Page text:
Approvals for residential building continued to hold steady over the March quarter, proving that the housing market had momentum as it entered 2020, according to the latest figures from the Australian Bureau of Statistics (ABS).

Building approvals clocked a 1.8% quarterly growth in March, with houses and units registering gains of 1.9% and 1.5%, respectively.

"At least up until the end of March, we were looking at solid home building activity across most regions for 2020," said Tim Reardon, chief economist at the Housing Industry Association.

New South Wales helped boost the overall quarterly growth after it recorded a seasonally-adjusted 16.5% increase in building approvals. Tasmania also posted a robust gain at 6.1%.

"New South Wales had the strongest month for multi-unit approvals since February 2019, to make the March quarter 28.6% higher than the December 2019 quarter. This suggests that there was another cycle, albeit smaller, of apartment building on the way," Reardon said.

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Tasmania also posted a robust growth at 6.1% while approvals in Western Australia, Victoria, and Queensland remained flat. On the other hand, approvals in South Australia declined by 19.1%.

In terms of housing type, both detached housing and units approvals grew over the quarter, up by 1.9% and 1.5%, respectively.

While the gains in approvals indicate strong housing market fundamentals, Reardon said the recent data have yet to reflect any impact of the restrictions imposed due to COVID-19.

"Due to the lag between purchasing a dwelling and getting a building approval, these results are from sales prior to the restrictions on trade and travel," he said.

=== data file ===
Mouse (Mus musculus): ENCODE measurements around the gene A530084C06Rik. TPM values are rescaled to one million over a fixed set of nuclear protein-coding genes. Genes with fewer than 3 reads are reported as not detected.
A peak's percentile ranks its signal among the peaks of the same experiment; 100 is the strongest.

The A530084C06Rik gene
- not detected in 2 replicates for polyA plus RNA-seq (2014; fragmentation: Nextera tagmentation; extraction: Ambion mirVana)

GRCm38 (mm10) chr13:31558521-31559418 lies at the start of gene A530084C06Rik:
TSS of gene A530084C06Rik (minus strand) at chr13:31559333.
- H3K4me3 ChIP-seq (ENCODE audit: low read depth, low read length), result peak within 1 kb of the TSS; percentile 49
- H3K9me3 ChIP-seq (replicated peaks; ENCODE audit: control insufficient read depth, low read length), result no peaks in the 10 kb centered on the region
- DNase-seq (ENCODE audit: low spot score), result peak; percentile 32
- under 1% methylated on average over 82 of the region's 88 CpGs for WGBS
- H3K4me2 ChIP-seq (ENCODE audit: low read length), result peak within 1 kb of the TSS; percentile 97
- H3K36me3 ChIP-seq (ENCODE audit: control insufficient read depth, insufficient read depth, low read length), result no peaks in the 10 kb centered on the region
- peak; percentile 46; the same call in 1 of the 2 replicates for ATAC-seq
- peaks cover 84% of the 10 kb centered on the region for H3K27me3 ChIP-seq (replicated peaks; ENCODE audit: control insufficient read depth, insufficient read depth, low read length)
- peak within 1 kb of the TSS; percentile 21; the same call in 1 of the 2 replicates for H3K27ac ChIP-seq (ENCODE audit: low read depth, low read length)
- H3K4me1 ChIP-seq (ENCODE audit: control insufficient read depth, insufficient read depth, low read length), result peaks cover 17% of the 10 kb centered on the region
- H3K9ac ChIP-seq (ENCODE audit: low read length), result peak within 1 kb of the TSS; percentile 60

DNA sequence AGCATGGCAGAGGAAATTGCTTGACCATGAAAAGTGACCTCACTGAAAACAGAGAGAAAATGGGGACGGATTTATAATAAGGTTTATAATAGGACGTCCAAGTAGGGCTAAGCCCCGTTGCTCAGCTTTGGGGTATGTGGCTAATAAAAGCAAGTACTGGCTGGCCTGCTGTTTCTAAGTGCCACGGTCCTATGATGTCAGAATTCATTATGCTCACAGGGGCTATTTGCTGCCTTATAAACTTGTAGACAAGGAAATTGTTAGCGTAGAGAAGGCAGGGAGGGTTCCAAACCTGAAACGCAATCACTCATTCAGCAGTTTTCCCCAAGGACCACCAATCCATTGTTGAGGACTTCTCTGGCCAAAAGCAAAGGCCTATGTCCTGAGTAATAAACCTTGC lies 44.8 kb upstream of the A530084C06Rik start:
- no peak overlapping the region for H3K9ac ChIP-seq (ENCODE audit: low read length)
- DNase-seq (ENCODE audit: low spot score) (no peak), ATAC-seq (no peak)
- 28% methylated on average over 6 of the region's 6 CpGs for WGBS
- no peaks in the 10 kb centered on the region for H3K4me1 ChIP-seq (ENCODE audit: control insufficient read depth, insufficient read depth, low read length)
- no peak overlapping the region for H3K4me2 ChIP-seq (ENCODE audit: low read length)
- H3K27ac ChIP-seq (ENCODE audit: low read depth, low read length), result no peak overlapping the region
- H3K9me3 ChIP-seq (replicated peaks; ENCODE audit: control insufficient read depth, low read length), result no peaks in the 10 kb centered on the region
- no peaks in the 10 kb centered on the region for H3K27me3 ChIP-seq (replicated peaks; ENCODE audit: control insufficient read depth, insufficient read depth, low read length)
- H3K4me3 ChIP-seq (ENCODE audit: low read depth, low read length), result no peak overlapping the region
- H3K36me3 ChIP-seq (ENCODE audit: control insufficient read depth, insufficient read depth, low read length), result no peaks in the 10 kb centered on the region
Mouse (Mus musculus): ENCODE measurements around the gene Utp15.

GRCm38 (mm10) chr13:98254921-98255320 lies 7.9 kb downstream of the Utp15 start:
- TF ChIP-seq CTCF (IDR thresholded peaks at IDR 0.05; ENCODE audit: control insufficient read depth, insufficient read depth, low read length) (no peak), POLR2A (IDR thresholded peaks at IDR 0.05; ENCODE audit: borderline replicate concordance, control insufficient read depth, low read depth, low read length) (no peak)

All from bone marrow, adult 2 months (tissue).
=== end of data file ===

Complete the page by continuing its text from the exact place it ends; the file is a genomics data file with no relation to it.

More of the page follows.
Reardon said the approval figures and the data on new home sales, house prices, and housing finance showed that the market was starting the new decade strongly.

Maree Kilroy, economist at BIS Oxford Economics, said the COVID-19 shock has yet to manifest through in the approval data.

"Dwelling approvals are expected to weaken over the remainder of 2020 as a response to significantly weaker demand for new dwellings," she said.

Denita Wawn, CEO of Master Builders Australia, said the COVID-19 outbreak could potentially halt the construction of 43,000 homes over the next 12 months. Master Builders previously projected that there would be around 159,000 new housing commencements in 2020/21.

“We now expect there to be only around 116,000, a drop of 27%. There is already a current shortfall in achieving the required target of 200,000 homes a year which means that the impact on housing needs of our community will be severe,” she said.

Wawn said the federal and state’s governments’ policies and stimulus measures will be vital in ensuring that the impacts of the outbreak will not be severe.

“We want the building and construction industry to be in shape to rebuild Australia. We want to protect the viability of hundreds of thousands of small businesses and the jobs of a million Australians. For that we need governments to act now,” she said.